ericatcw brings us an article describing some of the obstacles Firefox is facing while competing with Internet Explorer for business use. Quoting Computerworld: "Now nearly three-and-a-half years old and nearing the release of Version 3, Firefox no longer can be accused of being callow. And while many IE-only apps remain, plenty of others have been overhauled to support Firefox as well. However, other obstacles to broader adoption have emerged. Mozilla thus far has neglected to develop tools to help IT departments deploy and manage Firefox, and it doesn't offer paid technical support services to risk-averse corporate users. Janco Associates Inc. in Park City, Utah, currently gives Firefox a 16% usage share among visitors to 17 business-to-business Web sites that it monitors. Janco puts IE's share at 67% while giving 9% to Netscape and 3% to Google Desktop."
The Internet

YouTube Breeding Harmful Scientific Misinformation 816

Invisible Pink Unicorn writes "University of Toronto researchers have uncovered widespread misinformation in videos on YouTube related to vaccination and immunization. In the first-ever study of its kind, they found that over half of the 153 videos analyzed portrayed childhood, HPV, flu and other vaccinations negatively or ambiguously. They also found that videos highly skeptical of vaccinations received more views and better ratings by users than those videos that portray immunizations in a positive light. According to the lead researcher, 'YouTube is increasingly a resource people consult for health information, including vaccination. Our study shows that a significant amount of immunization content on YouTube contradicts the best scientific evidence at large. From a public health perspective, this is very concerning.' An extract from the Journal of the American Medical Association is available online."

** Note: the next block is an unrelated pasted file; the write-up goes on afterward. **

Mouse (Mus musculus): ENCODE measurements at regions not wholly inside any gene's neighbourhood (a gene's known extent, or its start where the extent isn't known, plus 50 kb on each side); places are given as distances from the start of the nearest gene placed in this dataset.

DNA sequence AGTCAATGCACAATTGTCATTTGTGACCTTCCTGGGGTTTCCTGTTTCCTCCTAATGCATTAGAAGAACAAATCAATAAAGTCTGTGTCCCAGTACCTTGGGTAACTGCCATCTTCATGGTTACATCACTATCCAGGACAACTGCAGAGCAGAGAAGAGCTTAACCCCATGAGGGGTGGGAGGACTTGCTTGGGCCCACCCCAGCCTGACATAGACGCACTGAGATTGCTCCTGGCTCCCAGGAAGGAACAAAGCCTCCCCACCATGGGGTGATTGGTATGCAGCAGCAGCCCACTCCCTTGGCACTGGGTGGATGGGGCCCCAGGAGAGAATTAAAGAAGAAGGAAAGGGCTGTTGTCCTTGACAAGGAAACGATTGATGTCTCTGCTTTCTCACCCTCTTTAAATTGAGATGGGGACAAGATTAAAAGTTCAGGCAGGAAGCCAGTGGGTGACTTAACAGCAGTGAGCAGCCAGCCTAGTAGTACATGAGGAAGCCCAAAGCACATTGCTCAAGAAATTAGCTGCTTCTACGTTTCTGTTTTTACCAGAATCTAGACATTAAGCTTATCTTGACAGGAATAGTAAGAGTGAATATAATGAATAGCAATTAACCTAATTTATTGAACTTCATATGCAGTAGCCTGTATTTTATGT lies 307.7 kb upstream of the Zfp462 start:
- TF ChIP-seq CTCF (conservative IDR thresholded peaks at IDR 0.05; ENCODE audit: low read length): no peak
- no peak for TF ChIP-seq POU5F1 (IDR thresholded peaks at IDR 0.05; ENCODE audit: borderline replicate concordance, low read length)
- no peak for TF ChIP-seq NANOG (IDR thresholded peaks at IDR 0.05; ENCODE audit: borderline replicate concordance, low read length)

Biotech

Study Suggests Genome Instability Hotspots 72

Dr. Eggman writes "Ars Technica reports on a new study that suggests not only that certain areas of the mouse genome undergo more changes, but that changes to those areas are more tolerable by the organism than changes in other areas. Recently published in Nature Genetics, the study examined the certain copy number variations of the C57Bl/6 strain in mice that have been diverging for less than 1,000 generations. The results were a surprising number of variations. While the study does not address it, Ars Technica goes on to recount suggestions that genomes evolved to the point where they work well with evolution."